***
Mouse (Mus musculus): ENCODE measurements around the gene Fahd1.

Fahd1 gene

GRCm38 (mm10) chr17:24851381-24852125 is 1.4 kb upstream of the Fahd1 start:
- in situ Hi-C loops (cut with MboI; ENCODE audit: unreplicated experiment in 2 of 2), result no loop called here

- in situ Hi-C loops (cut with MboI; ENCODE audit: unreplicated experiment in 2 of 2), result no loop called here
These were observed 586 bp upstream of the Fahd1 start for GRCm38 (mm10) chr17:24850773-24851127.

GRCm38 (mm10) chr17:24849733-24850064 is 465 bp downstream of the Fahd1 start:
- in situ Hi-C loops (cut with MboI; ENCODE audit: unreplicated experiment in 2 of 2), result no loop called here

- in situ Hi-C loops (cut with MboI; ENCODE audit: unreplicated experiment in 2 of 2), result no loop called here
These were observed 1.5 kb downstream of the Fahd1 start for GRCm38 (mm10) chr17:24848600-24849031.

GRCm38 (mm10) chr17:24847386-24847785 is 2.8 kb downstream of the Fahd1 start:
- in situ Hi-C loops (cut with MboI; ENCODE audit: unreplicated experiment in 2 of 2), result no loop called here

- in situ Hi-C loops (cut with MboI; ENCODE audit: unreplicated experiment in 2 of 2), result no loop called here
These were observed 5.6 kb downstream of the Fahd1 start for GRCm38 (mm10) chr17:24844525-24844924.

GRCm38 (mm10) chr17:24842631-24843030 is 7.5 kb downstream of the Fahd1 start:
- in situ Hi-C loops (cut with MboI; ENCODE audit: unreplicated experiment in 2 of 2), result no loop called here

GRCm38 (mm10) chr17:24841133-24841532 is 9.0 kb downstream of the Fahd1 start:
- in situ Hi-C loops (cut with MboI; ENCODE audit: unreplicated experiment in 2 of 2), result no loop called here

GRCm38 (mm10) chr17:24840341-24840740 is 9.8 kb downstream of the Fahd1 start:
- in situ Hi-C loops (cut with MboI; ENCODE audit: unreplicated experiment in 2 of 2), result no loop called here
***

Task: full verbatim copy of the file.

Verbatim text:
Mouse (Mus musculus): ENCODE measurements around the gene Fahd1.

Fahd1 gene

GRCm38 (mm10) chr17:24851381-24852125 is 1.4 kb upstream of the Fahd1 start:
- in situ Hi-C loops (cut with MboI; ENCODE audit: unreplicated experiment in 2 of 2), result no loop called here

- in situ Hi-C loops (cut with MboI; ENCODE audit: unreplicated experiment in 2 of 2), result no loop called here
These were observed 586 bp upstream of the Fahd1 start for GRCm38 (mm10) chr17:24850773-24851127.

GRCm38 (mm10) chr17:24849733-24850064 is 465 bp downstream of the Fahd1 start:
- in situ Hi-C loops (cut with MboI; ENCODE audit: unreplicated experiment in 2 of 2), result no loop called here

- in situ Hi-C loops (cut with MboI; ENCODE audit: unreplicated experiment in 2 of 2), result no loop called here
These were observed 1.5 kb downstream of the Fahd1 start for GRCm38 (mm10) chr17:24848600-24849031.

GRCm38 (mm10) chr17:24847386-24847785 is 2.8 kb downstream of the Fahd1 start:
- in situ Hi-C loops (cut with MboI; ENCODE audit: unreplicated experiment in 2 of 2), result no loop called here

- in situ Hi-C loops (cut with MboI; ENCODE audit: unreplicated experiment in 2 of 2), result no loop called here
These were observed 5.6 kb downstream of the Fahd1 start for GRCm38 (mm10) chr17:24844525-24844924.

GRCm38 (mm10) chr17:24842631-24843030 is 7.5 kb downstream of the Fahd1 start:
- in situ Hi-C loops (cut with MboI; ENCODE audit: unreplicated experiment in 2 of 2), result no loop called here

GRCm38 (mm10) chr17:24841133-24841532 is 9.0 kb downstream of the Fahd1 start:
- in situ Hi-C loops (cut with MboI; ENCODE audit: unreplicated experiment in 2 of 2), result no loop called here

GRCm38 (mm10) chr17:24840341-24840740 is 9.8 kb downstream of the Fahd1 start:
- in situ Hi-C loops (cut with MboI; ENCODE audit: unreplicated experiment in 2 of 2), result no loop called here